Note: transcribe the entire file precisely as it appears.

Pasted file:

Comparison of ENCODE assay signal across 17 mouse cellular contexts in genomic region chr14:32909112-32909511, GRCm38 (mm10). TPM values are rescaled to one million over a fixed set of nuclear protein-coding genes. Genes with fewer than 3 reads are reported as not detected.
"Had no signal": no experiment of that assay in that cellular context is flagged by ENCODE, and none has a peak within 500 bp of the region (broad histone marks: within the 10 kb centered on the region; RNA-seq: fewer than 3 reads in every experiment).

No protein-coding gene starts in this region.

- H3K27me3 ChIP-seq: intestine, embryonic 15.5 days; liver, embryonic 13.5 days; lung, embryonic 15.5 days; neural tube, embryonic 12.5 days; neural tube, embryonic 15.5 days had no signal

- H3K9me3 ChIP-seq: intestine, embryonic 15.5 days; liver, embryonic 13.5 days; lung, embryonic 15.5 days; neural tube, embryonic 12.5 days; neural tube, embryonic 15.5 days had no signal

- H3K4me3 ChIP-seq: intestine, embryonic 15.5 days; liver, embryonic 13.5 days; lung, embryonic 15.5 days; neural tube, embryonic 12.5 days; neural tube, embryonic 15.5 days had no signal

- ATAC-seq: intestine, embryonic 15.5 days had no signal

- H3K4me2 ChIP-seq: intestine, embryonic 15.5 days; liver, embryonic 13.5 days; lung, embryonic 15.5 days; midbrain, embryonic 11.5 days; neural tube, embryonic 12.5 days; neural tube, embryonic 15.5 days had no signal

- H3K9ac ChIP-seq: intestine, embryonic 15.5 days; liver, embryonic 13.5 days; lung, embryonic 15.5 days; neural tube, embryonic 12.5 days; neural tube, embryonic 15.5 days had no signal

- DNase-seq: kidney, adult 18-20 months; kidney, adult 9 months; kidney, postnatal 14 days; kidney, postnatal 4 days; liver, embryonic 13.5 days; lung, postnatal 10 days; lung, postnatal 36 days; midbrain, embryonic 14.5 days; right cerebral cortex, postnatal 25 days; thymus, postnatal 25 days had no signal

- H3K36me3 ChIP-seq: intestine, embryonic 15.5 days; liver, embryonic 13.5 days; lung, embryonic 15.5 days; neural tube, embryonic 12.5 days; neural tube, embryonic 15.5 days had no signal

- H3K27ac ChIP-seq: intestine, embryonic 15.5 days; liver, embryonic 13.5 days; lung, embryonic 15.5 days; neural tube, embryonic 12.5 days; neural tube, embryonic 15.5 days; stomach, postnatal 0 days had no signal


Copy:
Comparison of ENCODE assay signal across 17 mouse cellular contexts in genomic region chr14:32909112-32909511, GRCm38 (mm10). TPM values are rescaled to one million over a fixed set of nuclear protein-coding genes. Genes with fewer than 3 reads are reported as not detected.
"Had no signal": no experiment of that assay in that cellular context is flagged by ENCODE, and none has a peak within 500 bp of the region (broad histone marks: within the 10 kb centered on the region; RNA-seq: fewer than 3 reads in every experiment).

No protein-coding gene starts in this region.

- H3K27me3 ChIP-seq: intestine, embryonic 15.5 days; liver, embryonic 13.5 days; lung, embryonic 15.5 days; neural tube, embryonic 12.5 days; neural tube, embryonic 15.5 days had no signal

- H3K9me3 ChIP-seq: intestine, embryonic 15.5 days; liver, embryonic 13.5 days; lung, embryonic 15.5 days; neural tube, embryonic 12.5 days; neural tube, embryonic 15.5 days had no signal

- H3K4me3 ChIP-seq: intestine, embryonic 15.5 days; liver, embryonic 13.5 days; lung, embryonic 15.5 days; neural tube, embryonic 12.5 days; neural tube, embryonic 15.5 days had no signal

- ATAC-seq: intestine, embryonic 15.5 days had no signal

- H3K4me2 ChIP-seq: intestine, embryonic 15.5 days; liver, embryonic 13.5 days; lung, embryonic 15.5 days; midbrain, embryonic 11.5 days; neural tube, embryonic 12.5 days; neural tube, embryonic 15.5 days had no signal

- H3K9ac ChIP-seq: intestine, embryonic 15.5 days; liver, embryonic 13.5 days; lung, embryonic 15.5 days; neural tube, embryonic 12.5 days; neural tube, embryonic 15.5 days had no signal

- DNase-seq: kidney, adult 18-20 months; kidney, adult 9 months; kidney, postnatal 14 days; kidney, postnatal 4 days; liver, embryonic 13.5 days; lung, postnatal 10 days; lung, postnatal 36 days; midbrain, embryonic 14.5 days; right cerebral cortex, postnatal 25 days; thymus, postnatal 25 days had no signal

- H3K36me3 ChIP-seq: intestine, embryonic 15.5 days; liver, embryonic 13.5 days; lung, embryonic 15.5 days; neural tube, embryonic 12.5 days; neural tube, embryonic 15.5 days had no signal

- H3K27ac ChIP-seq: intestine, embryonic 15.5 days; liver, embryonic 13.5 days; lung, embryonic 15.5 days; neural tube, embryonic 12.5 days; neural tube, embryonic 15.5 days; stomach, postnatal 0 days had no signal